In an age of cookie-cutter houses and suburban sprawl, Horace Gifford refused to cut down trees to make room for his beach houses. "Fire Island Modernist: Horace Gifford and the Architecture of Seduction" is a new book by Christopher Rawlins that chronicles the life and work of this lesser known architect.
Gifford's work on Fire Island offers many lessons in sustainable design. "The houses were built around the landforms in such a way that maximized the sense of the site," said Rawlins. "But it wasn't just the way it was built, but the materials that were chosen too." Gifford's houses are built from local wood and other materials that could be carried to construction site "by hand."
Rawlins explains that Gifford's approach was ahead of its time:
The small size of Gifford's beach houses is another way they help inhabitants live lightly on the land. "You don't need to build a gigantic house," said editor Alastair Gordon. "That's a lesson we can re-learn." Size also impacts how families, lovers and guests relate to each other. Gordon said the simple, sensual designs of the small houses forces people to live more intimately.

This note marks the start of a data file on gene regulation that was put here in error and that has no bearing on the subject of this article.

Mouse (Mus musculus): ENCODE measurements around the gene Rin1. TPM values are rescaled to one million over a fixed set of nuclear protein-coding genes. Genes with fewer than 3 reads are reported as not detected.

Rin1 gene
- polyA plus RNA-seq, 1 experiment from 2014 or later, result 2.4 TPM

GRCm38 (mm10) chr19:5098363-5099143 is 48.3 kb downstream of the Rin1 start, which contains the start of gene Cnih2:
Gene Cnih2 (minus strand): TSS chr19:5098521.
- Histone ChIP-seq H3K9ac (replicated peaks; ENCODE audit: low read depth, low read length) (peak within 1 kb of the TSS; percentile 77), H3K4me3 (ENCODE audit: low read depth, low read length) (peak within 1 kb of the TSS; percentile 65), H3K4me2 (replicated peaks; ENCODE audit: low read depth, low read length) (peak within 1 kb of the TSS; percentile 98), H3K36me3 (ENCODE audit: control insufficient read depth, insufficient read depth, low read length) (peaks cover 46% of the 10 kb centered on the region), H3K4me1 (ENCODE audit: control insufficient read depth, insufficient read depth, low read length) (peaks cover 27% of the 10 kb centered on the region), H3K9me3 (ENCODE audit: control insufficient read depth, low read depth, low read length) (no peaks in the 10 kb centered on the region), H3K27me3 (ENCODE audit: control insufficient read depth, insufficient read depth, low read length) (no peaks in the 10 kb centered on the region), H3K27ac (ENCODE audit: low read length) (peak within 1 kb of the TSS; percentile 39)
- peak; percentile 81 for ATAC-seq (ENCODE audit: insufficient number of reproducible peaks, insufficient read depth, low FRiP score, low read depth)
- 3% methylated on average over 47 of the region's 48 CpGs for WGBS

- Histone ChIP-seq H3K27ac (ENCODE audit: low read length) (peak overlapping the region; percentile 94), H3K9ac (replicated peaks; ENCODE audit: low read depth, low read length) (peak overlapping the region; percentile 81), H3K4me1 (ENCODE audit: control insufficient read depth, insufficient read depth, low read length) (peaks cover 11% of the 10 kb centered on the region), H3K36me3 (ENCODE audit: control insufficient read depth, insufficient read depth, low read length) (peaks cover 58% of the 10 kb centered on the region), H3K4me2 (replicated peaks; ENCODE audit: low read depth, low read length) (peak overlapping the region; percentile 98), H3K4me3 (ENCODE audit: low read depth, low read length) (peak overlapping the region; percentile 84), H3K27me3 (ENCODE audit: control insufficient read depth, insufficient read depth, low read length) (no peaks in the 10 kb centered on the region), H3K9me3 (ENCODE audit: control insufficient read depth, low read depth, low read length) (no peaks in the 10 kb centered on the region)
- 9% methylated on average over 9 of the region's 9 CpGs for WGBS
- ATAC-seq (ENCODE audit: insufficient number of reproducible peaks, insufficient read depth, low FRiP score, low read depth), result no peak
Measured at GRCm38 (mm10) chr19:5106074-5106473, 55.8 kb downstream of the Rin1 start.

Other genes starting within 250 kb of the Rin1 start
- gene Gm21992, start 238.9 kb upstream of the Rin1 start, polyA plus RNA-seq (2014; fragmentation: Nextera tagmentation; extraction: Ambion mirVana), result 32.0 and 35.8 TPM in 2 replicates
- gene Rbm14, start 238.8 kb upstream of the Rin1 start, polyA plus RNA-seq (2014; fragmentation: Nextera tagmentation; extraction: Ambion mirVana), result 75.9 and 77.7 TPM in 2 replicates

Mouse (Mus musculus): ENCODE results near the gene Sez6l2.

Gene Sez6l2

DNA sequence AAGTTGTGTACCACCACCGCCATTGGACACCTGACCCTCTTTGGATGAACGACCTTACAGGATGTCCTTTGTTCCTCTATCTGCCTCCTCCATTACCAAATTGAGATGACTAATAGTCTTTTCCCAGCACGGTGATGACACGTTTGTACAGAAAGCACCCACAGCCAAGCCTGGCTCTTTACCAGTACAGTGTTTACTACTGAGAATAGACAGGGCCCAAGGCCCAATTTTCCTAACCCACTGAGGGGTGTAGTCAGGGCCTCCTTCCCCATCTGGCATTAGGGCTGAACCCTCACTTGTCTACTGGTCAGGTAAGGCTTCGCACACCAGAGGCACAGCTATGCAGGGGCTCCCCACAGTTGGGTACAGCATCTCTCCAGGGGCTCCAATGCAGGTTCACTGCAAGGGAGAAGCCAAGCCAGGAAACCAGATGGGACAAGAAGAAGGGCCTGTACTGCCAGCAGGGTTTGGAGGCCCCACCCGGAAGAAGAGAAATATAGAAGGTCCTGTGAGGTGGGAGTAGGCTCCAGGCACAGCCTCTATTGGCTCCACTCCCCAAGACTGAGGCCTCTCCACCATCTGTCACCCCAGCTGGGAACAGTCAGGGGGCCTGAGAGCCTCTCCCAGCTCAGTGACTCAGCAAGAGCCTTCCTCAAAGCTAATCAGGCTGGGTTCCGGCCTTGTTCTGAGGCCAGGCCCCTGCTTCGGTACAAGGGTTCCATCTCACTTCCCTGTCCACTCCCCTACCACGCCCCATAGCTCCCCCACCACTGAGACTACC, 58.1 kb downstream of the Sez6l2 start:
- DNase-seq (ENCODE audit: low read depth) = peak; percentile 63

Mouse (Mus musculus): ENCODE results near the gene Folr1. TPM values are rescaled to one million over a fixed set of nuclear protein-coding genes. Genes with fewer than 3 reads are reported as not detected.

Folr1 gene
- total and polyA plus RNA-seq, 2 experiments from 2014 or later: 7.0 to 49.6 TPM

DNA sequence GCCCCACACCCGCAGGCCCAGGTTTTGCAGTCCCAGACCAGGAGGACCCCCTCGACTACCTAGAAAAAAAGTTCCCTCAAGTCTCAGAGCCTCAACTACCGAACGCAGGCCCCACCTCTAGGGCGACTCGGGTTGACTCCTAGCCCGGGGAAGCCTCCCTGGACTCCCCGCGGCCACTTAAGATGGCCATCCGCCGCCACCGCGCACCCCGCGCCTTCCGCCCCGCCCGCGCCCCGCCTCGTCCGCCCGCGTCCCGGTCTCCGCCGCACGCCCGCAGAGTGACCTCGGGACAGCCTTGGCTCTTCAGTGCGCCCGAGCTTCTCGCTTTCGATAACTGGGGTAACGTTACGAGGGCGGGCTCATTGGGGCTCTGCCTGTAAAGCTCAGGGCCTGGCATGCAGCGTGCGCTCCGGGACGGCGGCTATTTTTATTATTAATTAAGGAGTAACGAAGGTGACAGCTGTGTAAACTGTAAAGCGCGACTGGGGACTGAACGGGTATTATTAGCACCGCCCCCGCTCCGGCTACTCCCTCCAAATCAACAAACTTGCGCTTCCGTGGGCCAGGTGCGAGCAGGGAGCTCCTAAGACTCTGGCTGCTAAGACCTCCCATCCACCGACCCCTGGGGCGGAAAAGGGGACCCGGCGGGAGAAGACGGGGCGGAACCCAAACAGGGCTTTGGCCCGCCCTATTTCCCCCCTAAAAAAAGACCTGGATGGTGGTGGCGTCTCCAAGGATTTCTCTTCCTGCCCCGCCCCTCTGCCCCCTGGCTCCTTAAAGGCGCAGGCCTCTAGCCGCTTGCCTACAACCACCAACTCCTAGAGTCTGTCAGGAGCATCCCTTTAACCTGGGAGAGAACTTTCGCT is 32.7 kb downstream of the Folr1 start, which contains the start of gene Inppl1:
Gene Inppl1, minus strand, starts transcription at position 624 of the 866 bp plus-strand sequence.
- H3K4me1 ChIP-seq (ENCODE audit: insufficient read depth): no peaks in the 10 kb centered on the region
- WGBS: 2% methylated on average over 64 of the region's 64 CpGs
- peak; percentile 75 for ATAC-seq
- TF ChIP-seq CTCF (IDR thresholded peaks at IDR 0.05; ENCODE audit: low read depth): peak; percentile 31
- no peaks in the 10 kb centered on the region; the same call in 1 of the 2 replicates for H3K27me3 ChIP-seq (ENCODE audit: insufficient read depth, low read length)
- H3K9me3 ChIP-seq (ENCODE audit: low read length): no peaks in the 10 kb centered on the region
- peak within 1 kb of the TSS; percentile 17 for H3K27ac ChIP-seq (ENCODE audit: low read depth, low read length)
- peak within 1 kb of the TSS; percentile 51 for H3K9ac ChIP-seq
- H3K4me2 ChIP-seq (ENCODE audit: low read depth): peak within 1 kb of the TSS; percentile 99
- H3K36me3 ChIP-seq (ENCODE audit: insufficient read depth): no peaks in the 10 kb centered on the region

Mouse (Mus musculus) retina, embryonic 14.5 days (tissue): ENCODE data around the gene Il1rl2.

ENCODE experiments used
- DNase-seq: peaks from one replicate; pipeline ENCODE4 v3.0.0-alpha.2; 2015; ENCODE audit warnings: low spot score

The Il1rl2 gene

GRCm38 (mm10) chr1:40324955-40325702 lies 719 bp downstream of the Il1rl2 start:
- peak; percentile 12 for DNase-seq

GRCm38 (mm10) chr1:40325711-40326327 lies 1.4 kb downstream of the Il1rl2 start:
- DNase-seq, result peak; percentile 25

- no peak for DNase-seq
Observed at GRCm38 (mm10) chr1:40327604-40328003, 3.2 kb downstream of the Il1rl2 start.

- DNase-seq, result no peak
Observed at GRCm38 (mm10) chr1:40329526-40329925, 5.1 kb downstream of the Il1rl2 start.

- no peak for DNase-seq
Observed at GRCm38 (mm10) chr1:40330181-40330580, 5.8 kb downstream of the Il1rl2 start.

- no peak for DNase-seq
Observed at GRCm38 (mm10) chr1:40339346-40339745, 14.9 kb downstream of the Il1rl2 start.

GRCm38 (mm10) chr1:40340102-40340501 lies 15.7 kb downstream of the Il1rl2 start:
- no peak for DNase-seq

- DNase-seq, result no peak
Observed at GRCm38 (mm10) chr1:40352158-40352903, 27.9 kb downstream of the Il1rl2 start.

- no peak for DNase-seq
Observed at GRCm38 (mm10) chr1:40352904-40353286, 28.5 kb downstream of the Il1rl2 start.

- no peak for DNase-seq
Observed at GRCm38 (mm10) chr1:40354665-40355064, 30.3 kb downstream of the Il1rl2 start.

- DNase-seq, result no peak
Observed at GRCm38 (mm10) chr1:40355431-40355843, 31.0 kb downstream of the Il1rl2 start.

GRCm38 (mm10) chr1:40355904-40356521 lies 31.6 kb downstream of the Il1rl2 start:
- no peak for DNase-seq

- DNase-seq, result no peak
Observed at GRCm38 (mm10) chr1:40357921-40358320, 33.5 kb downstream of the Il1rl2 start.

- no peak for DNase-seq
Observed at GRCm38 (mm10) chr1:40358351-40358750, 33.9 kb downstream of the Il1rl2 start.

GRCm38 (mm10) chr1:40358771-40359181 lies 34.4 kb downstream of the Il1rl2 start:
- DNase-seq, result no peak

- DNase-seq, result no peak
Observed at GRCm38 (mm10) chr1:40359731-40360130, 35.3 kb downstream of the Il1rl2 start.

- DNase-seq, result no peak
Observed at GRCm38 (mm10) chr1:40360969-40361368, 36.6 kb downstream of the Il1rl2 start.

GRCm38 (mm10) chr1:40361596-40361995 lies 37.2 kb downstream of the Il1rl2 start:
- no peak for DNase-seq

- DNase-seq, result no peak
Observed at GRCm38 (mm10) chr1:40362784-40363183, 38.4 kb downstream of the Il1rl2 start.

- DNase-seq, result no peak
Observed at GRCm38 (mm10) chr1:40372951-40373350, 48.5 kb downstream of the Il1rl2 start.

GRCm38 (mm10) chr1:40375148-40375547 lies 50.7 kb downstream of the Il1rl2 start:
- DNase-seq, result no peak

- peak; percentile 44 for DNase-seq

The book is a labor of love, with ten years of archival work done prior to publishing Gordon said. More than a history of houses, "Fire Island Modernist" also offers a glimpse into the pre-AIDS gay culture. Gordon said they wanted to create a book about "architecture with a social history."